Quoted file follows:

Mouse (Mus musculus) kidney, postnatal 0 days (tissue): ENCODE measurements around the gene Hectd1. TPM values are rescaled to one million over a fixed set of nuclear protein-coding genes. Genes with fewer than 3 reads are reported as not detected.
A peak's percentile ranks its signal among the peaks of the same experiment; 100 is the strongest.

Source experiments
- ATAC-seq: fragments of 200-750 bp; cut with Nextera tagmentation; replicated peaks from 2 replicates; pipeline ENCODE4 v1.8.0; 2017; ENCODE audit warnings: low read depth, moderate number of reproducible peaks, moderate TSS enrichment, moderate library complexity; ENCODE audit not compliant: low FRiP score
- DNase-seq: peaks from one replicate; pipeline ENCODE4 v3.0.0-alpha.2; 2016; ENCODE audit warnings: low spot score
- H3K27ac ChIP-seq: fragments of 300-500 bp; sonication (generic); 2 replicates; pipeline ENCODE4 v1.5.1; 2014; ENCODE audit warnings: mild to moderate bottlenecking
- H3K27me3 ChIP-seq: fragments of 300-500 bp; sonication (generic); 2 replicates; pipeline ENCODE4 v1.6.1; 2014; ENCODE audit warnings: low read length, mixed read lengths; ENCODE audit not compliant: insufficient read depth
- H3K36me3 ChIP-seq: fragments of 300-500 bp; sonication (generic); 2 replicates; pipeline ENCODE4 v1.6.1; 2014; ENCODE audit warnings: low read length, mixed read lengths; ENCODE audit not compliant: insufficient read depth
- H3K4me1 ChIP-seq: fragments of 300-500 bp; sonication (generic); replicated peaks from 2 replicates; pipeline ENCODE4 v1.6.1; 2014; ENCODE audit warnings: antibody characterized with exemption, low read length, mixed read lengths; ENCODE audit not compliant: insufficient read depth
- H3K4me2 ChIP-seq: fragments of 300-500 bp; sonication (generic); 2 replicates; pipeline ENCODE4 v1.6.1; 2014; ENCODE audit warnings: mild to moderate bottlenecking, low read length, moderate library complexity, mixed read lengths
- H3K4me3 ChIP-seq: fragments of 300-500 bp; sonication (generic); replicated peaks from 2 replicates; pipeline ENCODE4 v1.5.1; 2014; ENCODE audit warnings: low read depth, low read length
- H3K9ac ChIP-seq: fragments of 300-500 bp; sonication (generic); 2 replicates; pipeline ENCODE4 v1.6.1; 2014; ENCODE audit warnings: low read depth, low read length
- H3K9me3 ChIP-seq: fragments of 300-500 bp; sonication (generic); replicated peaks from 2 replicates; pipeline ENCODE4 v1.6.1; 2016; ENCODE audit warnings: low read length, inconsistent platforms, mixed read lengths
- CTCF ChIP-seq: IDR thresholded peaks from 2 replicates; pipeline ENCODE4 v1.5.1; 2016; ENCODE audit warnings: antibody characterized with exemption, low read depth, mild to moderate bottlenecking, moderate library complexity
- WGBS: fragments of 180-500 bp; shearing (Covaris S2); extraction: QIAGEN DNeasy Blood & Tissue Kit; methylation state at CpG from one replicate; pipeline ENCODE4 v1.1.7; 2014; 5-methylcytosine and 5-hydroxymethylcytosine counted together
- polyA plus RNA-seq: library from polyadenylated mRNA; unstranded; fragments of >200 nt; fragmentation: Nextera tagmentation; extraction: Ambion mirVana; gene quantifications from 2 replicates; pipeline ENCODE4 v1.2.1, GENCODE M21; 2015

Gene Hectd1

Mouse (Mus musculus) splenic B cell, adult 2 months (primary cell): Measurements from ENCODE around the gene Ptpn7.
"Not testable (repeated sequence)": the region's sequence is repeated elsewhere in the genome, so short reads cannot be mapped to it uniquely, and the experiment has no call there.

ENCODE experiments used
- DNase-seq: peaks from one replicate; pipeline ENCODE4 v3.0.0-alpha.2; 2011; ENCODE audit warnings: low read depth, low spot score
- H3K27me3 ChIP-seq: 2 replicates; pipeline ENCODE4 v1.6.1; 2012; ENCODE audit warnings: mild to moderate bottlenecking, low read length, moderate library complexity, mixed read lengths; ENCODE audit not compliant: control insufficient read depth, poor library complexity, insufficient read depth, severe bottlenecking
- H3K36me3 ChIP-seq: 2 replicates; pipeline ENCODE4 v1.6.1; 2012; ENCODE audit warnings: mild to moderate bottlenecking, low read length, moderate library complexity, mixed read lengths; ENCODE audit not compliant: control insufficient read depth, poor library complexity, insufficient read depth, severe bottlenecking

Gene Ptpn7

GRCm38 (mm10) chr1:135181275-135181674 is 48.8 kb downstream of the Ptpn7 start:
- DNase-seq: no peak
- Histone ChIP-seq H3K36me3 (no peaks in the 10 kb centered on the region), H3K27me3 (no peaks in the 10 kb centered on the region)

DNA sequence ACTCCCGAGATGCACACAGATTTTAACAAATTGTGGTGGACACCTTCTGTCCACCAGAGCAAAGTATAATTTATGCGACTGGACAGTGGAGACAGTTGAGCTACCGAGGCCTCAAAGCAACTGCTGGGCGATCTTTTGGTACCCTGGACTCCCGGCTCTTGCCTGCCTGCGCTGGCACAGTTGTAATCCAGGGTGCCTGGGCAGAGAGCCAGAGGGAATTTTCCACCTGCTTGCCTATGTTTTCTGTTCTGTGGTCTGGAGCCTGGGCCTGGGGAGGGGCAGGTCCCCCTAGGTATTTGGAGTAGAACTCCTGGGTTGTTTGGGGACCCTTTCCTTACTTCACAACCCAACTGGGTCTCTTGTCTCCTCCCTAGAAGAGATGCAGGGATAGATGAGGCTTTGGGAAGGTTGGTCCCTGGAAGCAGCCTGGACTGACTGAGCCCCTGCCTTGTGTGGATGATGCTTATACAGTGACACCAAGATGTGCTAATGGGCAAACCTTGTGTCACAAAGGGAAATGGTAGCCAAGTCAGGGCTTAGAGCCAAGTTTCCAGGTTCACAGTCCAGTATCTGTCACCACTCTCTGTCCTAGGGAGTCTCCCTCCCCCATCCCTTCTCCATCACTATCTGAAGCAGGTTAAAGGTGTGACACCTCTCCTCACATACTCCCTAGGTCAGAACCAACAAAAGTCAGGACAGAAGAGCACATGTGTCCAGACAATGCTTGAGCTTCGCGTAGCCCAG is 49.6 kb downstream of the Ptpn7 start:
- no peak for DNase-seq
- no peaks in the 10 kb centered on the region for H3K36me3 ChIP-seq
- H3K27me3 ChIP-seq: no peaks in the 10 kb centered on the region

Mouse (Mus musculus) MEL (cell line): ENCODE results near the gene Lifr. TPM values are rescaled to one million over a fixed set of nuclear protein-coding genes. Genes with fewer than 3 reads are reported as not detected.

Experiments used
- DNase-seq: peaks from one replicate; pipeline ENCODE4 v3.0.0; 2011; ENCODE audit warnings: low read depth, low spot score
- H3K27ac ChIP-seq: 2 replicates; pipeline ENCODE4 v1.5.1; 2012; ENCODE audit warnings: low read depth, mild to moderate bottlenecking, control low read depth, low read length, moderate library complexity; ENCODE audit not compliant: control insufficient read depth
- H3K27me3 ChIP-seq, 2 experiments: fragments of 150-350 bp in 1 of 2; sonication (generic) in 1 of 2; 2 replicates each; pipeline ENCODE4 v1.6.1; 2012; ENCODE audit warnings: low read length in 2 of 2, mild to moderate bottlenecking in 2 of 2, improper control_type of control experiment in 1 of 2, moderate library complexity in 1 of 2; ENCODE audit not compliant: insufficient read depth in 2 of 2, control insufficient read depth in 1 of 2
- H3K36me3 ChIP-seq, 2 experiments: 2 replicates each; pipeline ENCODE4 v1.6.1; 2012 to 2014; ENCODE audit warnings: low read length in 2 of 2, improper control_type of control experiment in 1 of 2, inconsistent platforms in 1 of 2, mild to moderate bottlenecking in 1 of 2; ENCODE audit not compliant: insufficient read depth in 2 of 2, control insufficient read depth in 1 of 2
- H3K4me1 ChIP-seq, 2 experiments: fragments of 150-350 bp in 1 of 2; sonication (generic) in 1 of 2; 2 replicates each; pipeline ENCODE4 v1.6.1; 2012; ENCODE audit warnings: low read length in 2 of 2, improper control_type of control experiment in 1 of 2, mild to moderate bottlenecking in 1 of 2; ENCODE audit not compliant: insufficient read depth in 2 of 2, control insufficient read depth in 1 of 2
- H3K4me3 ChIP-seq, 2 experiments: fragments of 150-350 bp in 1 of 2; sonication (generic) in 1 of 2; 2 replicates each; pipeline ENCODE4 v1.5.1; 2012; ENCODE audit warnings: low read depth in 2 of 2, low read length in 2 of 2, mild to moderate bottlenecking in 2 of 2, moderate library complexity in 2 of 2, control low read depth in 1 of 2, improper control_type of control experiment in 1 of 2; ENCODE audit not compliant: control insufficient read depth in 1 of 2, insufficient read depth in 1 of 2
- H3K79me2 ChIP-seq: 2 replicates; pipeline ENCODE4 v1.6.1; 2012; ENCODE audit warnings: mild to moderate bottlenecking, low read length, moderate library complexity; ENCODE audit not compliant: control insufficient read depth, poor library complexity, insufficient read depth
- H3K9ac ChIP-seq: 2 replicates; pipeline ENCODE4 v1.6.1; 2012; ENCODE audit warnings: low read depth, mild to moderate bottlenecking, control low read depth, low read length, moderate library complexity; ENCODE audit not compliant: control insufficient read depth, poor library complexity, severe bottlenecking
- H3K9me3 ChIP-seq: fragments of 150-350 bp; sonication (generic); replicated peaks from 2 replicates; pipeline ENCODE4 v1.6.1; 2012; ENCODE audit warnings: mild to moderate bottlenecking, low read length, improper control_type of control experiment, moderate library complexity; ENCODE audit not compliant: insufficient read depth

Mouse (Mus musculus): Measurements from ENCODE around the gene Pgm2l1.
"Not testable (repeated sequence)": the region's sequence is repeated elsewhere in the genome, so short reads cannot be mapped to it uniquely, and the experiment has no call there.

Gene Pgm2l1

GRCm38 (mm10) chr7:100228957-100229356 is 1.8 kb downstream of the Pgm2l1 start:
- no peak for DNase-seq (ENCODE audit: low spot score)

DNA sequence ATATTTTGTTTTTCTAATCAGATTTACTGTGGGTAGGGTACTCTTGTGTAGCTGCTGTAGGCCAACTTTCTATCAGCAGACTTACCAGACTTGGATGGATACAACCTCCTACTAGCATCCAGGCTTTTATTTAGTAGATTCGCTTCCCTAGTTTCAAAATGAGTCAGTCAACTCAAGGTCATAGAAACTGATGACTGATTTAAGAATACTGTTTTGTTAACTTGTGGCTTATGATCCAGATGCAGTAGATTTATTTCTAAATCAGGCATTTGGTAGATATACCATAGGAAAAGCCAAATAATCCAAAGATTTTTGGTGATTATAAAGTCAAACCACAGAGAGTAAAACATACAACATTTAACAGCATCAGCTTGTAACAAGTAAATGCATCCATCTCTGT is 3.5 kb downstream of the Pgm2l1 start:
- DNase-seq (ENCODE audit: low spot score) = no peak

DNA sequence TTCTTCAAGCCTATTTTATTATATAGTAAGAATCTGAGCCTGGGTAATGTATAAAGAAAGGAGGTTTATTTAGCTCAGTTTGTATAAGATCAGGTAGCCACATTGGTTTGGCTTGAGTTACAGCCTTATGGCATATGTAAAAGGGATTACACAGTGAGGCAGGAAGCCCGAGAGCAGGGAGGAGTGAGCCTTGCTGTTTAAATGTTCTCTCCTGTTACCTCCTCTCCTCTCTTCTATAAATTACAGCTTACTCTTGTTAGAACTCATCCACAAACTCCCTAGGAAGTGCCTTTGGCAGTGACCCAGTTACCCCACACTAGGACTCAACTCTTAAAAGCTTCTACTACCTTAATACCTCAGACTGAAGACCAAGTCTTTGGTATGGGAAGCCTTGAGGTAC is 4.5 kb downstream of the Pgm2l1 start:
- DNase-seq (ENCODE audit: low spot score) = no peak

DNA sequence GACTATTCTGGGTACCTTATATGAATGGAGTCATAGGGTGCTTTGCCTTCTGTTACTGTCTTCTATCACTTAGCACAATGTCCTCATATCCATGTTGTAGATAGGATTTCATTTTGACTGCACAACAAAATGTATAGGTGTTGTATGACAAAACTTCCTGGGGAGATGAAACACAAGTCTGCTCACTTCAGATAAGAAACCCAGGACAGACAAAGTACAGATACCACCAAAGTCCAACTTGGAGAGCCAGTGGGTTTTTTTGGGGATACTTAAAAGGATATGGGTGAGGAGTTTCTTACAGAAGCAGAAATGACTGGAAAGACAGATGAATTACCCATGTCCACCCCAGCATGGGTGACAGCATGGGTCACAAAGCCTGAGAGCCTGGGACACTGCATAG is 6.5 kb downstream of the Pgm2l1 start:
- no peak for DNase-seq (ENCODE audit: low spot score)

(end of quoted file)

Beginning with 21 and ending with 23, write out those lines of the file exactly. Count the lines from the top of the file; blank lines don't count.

- DNase-seq: peaks from one replicate; pipeline ENCODE4 v3.0.0-alpha.2; 2011; ENCODE audit warnings: low read depth, low spot score
- H3K27me3 ChIP-seq: 2 replicates; pipeline ENCODE4 v1.6.1; 2012; ENCODE audit warnings: mild to moderate bottlenecking, low read length, moderate library complexity, mixed read lengths; ENCODE audit not compliant: control insufficient read depth, poor library complexity, insufficient read depth, severe bottlenecking
- H3K36me3 ChIP-seq: 2 replicates; pipeline ENCODE4 v1.6.1; 2012; ENCODE audit warnings: mild to moderate bottlenecking, low read length, moderate library complexity, mixed read lengths; ENCODE audit not compliant: control insufficient read depth, poor library complexity, insufficient read depth, severe bottlenecking